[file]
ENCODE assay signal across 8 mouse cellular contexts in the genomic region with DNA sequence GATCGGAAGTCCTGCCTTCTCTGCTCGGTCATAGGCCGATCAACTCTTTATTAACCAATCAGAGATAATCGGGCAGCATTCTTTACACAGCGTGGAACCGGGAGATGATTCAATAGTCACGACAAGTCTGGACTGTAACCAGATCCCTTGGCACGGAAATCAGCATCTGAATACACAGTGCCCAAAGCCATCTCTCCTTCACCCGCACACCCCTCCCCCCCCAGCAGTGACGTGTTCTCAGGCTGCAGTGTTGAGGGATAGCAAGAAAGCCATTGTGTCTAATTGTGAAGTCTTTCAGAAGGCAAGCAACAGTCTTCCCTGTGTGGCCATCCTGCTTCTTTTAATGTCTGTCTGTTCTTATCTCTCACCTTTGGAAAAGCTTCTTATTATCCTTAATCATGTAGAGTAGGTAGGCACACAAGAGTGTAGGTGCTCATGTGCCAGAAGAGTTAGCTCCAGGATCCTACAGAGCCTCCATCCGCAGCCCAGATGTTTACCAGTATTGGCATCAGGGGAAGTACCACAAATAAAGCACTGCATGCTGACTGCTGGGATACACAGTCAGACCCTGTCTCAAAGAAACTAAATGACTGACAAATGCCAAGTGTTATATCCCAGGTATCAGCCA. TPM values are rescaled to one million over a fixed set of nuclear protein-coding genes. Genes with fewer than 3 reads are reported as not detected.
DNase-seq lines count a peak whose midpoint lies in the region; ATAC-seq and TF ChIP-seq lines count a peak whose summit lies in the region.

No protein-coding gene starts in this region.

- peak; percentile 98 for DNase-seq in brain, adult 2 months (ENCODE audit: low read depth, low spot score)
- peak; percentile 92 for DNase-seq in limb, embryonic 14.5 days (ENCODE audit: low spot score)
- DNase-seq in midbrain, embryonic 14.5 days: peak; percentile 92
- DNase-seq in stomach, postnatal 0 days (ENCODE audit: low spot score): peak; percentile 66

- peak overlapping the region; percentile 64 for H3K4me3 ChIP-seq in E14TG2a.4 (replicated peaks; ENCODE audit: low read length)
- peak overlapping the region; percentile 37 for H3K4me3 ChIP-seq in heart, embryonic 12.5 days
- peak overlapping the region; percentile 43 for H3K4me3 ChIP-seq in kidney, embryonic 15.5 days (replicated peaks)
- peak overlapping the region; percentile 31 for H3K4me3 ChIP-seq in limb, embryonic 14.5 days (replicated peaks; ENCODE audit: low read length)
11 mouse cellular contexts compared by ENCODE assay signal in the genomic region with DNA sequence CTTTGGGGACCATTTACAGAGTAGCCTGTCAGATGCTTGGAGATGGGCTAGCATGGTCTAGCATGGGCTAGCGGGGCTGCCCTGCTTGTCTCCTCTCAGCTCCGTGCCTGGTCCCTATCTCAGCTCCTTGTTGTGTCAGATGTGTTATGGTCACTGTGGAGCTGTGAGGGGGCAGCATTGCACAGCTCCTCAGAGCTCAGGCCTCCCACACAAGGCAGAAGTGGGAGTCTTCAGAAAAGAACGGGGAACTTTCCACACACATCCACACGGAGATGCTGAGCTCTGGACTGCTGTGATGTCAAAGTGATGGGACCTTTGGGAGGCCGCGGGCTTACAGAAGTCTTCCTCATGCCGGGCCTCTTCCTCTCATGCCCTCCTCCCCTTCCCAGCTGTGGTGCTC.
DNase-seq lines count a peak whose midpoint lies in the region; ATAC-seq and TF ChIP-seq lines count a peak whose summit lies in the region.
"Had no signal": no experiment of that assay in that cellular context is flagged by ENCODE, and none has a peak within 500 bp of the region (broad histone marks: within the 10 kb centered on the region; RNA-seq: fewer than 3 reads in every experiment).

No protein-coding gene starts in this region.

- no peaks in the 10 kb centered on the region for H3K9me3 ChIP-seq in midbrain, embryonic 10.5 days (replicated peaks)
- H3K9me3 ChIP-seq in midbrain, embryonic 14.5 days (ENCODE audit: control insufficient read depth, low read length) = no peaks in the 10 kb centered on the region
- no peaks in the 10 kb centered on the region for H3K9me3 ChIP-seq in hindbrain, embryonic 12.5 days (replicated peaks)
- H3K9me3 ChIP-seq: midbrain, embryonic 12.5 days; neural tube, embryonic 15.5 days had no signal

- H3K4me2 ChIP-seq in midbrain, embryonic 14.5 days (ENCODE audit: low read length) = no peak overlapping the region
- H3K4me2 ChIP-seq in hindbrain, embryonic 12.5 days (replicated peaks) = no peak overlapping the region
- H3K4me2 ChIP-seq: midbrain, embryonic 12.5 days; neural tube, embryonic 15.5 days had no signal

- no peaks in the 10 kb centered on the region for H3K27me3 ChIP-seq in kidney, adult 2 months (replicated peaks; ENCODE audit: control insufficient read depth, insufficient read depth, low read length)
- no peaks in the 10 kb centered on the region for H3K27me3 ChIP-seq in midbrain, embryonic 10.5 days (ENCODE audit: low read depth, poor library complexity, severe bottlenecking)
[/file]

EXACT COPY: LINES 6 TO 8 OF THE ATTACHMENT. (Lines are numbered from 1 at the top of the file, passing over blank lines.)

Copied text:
- DNase-seq in midbrain, embryonic 14.5 days: peak; percentile 92
- DNase-seq in stomach, postnatal 0 days (ENCODE audit: low spot score): peak; percentile 66

- peak overlapping the region; percentile 64 for H3K4me3 ChIP-seq in E14TG2a.4 (replicated peaks; ENCODE audit: low read length)